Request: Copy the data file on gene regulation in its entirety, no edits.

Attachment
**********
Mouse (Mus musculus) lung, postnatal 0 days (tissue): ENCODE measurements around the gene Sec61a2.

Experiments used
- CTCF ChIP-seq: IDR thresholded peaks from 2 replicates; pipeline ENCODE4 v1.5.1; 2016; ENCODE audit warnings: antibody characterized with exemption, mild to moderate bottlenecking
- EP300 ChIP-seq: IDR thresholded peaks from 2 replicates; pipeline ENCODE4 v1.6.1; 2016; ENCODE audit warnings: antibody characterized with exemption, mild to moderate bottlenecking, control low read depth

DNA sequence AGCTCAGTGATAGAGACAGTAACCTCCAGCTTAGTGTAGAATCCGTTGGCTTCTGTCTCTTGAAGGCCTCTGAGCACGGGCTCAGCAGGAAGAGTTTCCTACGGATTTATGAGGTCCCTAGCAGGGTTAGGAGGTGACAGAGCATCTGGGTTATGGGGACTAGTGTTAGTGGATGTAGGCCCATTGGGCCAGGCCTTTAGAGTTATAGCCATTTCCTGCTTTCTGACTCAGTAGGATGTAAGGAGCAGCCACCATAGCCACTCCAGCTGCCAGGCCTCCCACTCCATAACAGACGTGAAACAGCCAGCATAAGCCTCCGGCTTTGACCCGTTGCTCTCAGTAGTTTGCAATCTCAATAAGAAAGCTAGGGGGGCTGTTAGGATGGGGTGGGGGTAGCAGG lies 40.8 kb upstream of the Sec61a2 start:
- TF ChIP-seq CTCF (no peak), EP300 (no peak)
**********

Mouse (Mus musculus) lung, postnatal 0 days (tissue): ENCODE measurements around the gene Sec61a2.

Experiments used
- CTCF ChIP-seq: IDR thresholded peaks from 2 replicates; pipeline ENCODE4 v1.5.1; 2016; ENCODE audit warnings: antibody characterized with exemption, mild to moderate bottlenecking
- EP300 ChIP-seq: IDR thresholded peaks from 2 replicates; pipeline ENCODE4 v1.6.1; 2016; ENCODE audit warnings: antibody characterized with exemption, mild to moderate bottlenecking, control low read depth

DNA sequence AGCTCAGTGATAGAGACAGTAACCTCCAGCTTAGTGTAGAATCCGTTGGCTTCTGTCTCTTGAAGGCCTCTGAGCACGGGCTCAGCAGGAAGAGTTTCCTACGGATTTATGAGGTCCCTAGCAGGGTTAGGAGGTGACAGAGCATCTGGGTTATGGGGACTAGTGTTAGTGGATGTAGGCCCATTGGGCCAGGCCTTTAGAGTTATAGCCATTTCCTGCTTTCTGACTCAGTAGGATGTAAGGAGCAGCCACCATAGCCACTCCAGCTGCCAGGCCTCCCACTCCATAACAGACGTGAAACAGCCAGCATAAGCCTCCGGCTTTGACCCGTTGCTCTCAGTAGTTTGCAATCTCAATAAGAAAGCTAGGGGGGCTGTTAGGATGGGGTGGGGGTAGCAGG lies 40.8 kb upstream of the Sec61a2 start:
- TF ChIP-seq CTCF (no peak), EP300 (no peak)